Actuarial board release likely to have greatest impact on public funds
Pension plan sponsors of all types are keeping an eye on Nov. 1, when new actuarial standards on pension obligation risk assessment kick in.
Officially known as Actuarial Standard of Practice No. 51, the new steps for assessing and disclosing risks associated with measuring pension obligations and determining pension contributions for all types of plans — public, corporate and multiemployer — will apply when actuaries perform a funding valuation of a pension plan, or a pricing valuation for proposed plan changes that would significantly change the levels of risks.
The Actuarial Standards Board's pension committee "believes that the additional disclosures required by this standard will help the intended users of the actuarial findings gain a better understanding of risks inherent in the measurements of pension obligations and actuarially determined pension plan contributions," the new standard said.
Risks could include the possibility of actual future contributions deviating from expected future contributions; actual contributions deviating from a funding policy; and material changes in the anticipated number of covered employees.
"It's definitely a closer look at risks," said Bill Hallmark, a consulting actuary with Cheiron Inc. in Portland, Ore., and former vice president of pensions for the American Academy of Actuaries, which supports the new practice standards. "It would encourage people to understand how things might change if there are changes to the discount rate, or mortality, or if a plan sponsor doesn't make the contributions. It's got a wide range of calculations," said Mr. Hallmark, who expects its most significant impact will be with public pension plans, since multiemployer plans are already required to do some of the same projections and corporate plan sponsors are more likely to be conducting their own risk assessments.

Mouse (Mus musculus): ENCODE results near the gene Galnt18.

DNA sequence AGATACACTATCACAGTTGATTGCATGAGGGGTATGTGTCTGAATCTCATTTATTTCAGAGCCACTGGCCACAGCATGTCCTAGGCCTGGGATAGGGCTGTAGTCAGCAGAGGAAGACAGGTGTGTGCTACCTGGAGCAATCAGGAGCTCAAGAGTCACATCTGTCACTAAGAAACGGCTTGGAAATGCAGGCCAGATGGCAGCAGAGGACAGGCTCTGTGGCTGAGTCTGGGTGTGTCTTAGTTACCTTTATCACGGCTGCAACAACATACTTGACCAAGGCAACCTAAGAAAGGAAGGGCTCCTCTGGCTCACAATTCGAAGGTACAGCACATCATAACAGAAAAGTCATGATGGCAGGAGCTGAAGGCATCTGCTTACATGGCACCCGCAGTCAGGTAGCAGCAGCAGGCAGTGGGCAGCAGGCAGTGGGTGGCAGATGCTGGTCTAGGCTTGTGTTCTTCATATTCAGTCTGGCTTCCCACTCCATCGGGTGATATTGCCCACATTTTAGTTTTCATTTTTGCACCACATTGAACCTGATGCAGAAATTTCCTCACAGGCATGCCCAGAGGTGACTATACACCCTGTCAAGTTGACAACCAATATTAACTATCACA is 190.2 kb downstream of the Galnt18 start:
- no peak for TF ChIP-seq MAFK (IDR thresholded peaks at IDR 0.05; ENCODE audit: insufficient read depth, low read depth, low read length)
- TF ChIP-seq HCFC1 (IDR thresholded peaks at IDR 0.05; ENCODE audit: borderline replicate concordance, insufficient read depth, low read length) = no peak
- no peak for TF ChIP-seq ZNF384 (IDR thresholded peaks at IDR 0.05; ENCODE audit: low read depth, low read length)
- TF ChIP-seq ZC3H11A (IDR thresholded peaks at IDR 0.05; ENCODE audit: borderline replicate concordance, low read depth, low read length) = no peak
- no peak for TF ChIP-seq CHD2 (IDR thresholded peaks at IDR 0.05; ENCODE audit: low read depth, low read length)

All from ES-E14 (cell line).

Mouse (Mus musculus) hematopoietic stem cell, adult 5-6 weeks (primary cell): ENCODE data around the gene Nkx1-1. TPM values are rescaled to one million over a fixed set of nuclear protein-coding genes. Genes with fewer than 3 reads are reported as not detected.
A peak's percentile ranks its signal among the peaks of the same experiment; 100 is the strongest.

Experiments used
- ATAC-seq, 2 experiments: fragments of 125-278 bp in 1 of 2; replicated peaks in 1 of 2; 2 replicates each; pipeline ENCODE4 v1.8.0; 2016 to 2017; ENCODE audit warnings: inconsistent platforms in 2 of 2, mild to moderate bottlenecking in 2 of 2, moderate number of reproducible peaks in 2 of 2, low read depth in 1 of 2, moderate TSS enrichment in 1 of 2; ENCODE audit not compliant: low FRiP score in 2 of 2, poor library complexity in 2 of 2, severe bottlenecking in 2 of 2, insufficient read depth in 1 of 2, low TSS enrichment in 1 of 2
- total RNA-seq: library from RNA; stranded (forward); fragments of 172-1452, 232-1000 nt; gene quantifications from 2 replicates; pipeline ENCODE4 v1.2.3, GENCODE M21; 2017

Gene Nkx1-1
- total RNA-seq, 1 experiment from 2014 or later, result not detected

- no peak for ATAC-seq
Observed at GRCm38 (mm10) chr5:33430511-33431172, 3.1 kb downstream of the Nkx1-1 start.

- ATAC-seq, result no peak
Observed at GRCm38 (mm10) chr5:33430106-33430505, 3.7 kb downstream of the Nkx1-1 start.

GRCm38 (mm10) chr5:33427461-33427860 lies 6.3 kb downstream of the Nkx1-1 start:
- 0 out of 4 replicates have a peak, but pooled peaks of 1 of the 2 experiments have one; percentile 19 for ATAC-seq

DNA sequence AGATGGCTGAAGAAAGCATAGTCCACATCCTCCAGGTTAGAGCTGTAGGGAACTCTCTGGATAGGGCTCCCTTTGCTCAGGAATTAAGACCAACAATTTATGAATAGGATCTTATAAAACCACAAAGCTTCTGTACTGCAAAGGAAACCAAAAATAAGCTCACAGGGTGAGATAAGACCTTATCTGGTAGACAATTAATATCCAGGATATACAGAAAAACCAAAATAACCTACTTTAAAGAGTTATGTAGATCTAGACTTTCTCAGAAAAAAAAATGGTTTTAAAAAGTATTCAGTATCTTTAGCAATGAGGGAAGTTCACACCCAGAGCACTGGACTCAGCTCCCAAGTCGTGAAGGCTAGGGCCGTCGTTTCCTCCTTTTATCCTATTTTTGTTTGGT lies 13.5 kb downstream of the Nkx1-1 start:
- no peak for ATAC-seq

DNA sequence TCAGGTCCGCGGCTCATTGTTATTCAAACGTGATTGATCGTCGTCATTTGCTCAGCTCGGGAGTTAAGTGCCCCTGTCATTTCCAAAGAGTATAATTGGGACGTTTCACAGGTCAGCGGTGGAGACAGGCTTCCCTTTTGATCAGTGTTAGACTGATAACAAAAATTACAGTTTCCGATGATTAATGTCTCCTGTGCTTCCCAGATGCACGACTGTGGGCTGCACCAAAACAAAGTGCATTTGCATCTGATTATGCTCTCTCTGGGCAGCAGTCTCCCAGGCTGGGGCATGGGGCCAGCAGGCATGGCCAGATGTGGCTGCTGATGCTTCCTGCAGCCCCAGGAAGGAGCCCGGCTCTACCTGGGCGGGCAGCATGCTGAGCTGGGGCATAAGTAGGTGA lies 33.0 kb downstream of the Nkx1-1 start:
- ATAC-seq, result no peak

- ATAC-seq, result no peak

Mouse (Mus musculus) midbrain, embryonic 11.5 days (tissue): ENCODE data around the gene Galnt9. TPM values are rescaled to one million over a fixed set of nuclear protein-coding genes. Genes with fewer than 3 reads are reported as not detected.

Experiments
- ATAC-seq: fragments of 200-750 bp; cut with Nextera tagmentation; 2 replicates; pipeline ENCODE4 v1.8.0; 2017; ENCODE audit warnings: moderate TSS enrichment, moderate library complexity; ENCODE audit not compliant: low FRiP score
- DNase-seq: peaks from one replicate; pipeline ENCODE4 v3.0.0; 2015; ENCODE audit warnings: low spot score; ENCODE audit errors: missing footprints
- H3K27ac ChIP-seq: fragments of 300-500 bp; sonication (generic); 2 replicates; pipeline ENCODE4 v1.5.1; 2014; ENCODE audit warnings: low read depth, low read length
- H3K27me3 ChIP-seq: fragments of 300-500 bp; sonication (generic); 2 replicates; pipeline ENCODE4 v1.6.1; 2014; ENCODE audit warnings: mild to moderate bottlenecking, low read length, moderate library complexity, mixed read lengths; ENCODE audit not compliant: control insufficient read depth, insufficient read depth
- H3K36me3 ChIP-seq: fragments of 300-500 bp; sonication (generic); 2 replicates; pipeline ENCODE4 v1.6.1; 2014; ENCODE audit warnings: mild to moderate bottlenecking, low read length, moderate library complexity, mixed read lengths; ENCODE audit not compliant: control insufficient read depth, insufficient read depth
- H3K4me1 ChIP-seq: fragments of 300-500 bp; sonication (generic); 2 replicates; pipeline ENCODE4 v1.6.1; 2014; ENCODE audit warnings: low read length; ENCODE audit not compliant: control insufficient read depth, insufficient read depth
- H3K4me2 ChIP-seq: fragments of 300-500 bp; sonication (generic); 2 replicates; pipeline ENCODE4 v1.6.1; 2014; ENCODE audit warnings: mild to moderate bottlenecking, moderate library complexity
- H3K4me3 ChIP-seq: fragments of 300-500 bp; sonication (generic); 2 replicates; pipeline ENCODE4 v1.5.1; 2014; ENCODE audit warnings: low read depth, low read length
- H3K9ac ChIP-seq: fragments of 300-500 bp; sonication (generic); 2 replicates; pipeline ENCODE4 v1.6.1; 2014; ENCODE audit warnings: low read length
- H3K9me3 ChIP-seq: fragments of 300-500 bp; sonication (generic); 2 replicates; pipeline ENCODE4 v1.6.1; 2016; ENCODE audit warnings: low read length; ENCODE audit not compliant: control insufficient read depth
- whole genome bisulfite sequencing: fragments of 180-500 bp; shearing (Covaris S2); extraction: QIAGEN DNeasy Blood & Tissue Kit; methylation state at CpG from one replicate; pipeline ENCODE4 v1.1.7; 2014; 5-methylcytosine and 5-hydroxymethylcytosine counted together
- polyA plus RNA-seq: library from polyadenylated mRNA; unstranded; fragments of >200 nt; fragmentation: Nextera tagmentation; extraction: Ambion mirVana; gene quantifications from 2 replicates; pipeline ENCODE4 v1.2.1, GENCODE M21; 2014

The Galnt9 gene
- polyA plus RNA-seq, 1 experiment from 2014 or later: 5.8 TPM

For public plans, the new actuarial standards are "an opportunity to propose to clients some form of quantitative or numerical risk assessment," said Paul Angelo, senior vice president and actuary with Segal Consulting in San Francisco, who is a public plan expert active in actuarial policy issues. "That would show the sponsor how sensitive their costs are to a gain or loss relative to their assumptions."
Not a change for all
It won't change much in states like California, where the law generally dictates funding on an actuarial basis, he said, noting that the biggest impact would be felt in states where plans are not well funded.
"If you have a plan that should be beefing up their funding anyway, this risk assessment may be an additional lever to get them to do that. We hope that seeing those possible consequences will help drive them to better funding decisions," Mr. Angelo said.
Jason Russell, senior vice president and consulting actuary with Segal Consulting and chairman of the multiemployer plans committee for the American Academy of Actuaries, notes that the Pension Protection Act of 2006 already requires multiemployer plan actuaries to perform best estimate, "middle-of-the-road" projections. The new actuarial standard of practice, however, "identifies risk factors that actuaries should be discussing with their clients. We need to help our clients understand, what if future experience is worse than those best estimate assumptions? Many actuaries have already been consulting with their clients about risk. The new standard puts the practice into writing, while still deferring to professional judgment," Mr. Russell said.
Some risk factors for multiemployer plans include investment volatility and contribution risk — both from changing work levels and contribution rate increases not yet bargained for. Plan maturity and the mismatch between assets and liabilities are other important risk factors for multiemployer pension plans.
"These are concepts multiemployer plan sponsors will be thinking about more and more," Mr. Russell said. "Since 2008, many sponsors have been focused on trying to meet benchmark investment returns while improving funding levels. In that time, however, many plans have been getting more mature, which can increase their sensitivity to risk factors like investment volatility.